Architectural concepts are ideas that are foundational to designing great buildings and great homes. An understanding of these concepts should be useful to anyone who is either designing a new house, or wishing to evaluate the designs of others. But be forewarned. Good architecture is not based on solid science. There are no laws governing design. At best we have a lot of smart people looking at what pleases them and trying to create architectural design principles for others to follow.
This is a big topic, and it is going to take many pages to communicate these concepts. To organize this work I am dividing it into sections.
The first section I will call architectural philosophy. These concepts are what forms an architects core values and are the subject of violent debate within the architectural community. In this section I will deal with the main schools of architectural thought as it exists today.
In the second section I will offer up practical principles of design. These are common to all design, but I have pulled just those that have an application to architecture.
In the third section I will dip my toe into the world of pattern language. Pattern language is a new alternative to the traditional design methods, but it is perhaps the most conservative of all systems of design. It offers up historical examples of design solutions to common problems and in doing so seeks to reinforce or reintroduce patterns that have already found acceptance. Here is the layout for “Architectural Concepts”:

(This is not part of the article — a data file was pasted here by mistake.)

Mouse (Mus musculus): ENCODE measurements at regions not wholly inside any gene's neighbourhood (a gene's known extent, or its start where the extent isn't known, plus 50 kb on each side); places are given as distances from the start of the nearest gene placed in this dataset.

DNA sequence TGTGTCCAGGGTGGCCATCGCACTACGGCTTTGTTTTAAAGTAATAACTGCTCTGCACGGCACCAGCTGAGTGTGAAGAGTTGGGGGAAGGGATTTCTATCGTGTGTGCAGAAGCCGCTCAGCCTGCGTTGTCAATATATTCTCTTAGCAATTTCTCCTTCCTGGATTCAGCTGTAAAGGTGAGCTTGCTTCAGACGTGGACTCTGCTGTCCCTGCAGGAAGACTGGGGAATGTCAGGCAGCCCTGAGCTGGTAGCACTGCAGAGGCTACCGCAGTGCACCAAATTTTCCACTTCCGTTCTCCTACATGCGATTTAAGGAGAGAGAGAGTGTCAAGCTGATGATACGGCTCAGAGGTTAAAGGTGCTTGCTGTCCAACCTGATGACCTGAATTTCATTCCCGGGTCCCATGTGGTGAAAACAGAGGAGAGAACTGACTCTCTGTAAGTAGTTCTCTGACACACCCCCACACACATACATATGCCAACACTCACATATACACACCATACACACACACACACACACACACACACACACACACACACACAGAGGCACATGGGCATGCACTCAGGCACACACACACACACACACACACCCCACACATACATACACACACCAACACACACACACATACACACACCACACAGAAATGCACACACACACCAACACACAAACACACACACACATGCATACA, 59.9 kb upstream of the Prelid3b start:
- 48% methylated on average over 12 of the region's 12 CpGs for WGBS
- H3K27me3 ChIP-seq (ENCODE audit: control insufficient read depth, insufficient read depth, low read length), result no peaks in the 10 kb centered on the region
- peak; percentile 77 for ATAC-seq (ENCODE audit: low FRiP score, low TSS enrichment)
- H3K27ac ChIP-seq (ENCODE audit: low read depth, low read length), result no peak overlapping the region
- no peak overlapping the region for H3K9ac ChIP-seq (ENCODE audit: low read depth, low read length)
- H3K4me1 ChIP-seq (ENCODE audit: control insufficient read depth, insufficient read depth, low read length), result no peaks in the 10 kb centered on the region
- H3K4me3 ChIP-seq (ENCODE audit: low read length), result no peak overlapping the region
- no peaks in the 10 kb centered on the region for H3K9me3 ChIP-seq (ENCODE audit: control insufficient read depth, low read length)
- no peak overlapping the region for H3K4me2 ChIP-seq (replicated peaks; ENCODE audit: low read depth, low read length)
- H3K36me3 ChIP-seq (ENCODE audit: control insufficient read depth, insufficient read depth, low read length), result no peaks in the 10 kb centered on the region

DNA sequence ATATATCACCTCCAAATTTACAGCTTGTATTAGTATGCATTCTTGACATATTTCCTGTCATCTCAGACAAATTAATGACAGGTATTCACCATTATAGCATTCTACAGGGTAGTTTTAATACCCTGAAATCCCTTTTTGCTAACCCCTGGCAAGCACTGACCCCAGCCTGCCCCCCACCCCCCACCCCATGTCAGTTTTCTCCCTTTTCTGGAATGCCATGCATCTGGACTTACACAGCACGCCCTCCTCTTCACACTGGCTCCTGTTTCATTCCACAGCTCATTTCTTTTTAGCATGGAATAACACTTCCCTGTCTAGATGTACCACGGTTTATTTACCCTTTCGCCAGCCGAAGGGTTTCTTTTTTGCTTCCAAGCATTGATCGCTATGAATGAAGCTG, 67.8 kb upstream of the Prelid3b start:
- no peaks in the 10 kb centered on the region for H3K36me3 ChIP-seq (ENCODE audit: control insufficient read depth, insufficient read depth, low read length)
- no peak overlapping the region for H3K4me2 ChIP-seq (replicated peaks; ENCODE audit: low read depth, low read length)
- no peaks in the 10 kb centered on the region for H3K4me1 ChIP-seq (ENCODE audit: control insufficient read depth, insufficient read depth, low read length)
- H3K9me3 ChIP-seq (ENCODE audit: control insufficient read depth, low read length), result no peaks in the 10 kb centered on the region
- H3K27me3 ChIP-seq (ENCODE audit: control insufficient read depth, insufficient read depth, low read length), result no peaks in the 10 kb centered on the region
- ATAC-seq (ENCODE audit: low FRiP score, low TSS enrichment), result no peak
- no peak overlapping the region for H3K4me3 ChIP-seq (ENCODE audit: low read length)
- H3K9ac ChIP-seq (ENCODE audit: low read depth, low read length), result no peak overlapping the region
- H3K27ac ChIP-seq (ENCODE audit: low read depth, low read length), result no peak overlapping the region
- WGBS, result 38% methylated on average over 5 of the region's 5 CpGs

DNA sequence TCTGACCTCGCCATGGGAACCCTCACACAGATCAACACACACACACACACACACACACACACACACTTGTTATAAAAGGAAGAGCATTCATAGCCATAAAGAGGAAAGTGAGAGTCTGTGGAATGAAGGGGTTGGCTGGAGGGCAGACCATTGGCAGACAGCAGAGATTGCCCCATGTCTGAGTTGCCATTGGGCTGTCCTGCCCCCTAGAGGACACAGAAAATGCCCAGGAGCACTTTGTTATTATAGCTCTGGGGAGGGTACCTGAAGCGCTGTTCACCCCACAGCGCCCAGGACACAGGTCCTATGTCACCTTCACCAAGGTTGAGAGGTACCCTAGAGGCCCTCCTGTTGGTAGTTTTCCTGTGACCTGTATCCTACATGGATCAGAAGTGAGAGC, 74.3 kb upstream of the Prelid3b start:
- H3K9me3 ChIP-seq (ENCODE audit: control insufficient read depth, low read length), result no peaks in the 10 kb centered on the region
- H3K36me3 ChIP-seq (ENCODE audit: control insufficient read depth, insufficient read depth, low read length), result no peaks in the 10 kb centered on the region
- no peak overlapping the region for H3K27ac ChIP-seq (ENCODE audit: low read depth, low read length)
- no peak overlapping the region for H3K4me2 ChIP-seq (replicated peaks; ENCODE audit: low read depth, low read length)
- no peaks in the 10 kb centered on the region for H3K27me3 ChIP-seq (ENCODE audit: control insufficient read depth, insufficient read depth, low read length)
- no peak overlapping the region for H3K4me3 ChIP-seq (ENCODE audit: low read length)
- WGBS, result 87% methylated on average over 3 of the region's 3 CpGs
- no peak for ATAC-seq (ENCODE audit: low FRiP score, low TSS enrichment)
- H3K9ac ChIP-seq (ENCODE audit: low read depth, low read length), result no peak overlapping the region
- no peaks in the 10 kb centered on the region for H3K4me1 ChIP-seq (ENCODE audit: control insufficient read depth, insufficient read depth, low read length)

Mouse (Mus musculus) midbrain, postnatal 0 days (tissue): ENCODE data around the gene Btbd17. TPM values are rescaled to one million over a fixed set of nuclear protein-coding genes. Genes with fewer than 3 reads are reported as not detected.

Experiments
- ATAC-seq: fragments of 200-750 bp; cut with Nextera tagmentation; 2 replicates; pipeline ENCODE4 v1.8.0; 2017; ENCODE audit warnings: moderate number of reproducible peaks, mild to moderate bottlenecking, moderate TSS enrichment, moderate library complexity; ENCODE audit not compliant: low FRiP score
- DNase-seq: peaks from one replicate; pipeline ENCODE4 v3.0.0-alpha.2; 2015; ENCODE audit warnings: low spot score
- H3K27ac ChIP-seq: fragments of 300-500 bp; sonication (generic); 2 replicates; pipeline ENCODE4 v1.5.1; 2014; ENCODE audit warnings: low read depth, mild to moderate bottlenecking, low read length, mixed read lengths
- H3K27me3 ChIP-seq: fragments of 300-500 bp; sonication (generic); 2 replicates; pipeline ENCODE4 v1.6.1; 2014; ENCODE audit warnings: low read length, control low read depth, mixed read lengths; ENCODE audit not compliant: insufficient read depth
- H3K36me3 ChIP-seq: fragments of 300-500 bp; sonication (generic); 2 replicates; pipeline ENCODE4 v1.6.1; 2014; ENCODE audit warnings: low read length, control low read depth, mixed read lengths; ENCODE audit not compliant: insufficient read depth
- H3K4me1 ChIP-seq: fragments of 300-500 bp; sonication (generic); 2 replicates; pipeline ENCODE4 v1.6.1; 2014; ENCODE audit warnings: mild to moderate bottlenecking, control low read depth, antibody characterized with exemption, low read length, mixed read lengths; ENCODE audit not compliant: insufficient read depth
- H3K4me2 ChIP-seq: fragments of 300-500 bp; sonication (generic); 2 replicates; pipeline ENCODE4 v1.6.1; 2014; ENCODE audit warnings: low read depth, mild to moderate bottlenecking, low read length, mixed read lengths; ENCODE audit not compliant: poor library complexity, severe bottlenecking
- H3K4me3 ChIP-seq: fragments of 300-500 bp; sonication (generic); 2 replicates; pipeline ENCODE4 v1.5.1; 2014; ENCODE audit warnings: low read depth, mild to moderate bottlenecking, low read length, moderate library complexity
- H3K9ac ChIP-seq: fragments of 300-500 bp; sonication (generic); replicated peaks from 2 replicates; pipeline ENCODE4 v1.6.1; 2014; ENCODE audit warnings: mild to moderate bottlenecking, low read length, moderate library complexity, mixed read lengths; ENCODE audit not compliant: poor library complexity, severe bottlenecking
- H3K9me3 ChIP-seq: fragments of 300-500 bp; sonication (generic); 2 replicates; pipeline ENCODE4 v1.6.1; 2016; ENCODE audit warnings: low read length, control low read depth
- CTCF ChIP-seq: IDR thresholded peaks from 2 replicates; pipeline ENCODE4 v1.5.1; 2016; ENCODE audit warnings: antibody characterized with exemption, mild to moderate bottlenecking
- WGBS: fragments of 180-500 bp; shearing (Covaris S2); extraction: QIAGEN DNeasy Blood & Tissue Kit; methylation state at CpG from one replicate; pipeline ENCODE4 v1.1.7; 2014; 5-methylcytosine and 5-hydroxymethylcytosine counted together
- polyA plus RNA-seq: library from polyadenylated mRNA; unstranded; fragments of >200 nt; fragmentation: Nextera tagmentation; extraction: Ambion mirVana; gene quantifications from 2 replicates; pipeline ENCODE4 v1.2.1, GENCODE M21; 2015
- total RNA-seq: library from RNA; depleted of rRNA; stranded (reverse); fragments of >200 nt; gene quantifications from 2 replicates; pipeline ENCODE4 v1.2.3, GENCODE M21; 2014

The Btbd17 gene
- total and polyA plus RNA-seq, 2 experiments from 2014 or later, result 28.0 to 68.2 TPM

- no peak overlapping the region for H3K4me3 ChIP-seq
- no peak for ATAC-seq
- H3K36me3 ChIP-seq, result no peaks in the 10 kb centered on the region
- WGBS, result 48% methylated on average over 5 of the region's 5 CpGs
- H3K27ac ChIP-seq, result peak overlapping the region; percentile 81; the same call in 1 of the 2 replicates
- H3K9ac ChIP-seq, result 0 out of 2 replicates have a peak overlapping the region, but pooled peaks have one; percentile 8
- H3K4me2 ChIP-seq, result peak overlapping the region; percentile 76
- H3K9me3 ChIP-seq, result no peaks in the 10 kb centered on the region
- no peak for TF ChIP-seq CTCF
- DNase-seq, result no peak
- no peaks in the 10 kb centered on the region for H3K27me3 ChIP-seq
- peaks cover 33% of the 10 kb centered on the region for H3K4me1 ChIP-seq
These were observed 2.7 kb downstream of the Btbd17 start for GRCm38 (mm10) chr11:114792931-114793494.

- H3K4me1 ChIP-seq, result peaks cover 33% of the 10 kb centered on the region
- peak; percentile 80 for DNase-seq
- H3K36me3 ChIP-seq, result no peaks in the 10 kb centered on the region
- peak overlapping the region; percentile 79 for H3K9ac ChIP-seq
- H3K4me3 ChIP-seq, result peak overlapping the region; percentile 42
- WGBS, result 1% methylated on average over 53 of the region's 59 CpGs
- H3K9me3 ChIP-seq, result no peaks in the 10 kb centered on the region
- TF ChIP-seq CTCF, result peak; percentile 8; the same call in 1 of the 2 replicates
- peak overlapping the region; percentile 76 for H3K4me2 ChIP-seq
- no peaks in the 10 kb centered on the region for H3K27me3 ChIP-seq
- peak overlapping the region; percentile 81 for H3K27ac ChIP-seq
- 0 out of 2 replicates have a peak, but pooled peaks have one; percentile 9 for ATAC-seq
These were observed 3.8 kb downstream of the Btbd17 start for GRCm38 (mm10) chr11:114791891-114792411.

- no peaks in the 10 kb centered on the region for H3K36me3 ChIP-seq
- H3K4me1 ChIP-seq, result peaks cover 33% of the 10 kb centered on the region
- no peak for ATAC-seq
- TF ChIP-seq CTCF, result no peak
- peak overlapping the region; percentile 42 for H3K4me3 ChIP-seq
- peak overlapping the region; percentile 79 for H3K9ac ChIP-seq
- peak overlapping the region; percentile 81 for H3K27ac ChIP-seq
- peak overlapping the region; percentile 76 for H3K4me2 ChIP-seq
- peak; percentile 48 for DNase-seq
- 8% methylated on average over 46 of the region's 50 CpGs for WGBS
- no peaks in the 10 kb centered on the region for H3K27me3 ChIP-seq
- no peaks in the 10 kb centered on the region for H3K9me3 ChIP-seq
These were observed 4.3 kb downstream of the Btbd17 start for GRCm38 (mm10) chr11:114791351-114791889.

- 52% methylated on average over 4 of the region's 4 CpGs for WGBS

Architectural concepts are also a little like poetry. Poetry relies on meter and rhyming patterns to create a rhythm. Throw in the appropriate theme and well-chosen words to create a mental picture and you can have something sublime. Mess up one of these and you have a jingle, or a jumble, but you don’t have great poetry.
At the same time, the great poets regularly violate the basic rules of poetry. They can do this because they have mastered the basics and they can see beyond the rules. Great architecture is sometimes like this. Something might be out of place, but it adds value rather than diminishing its worth.
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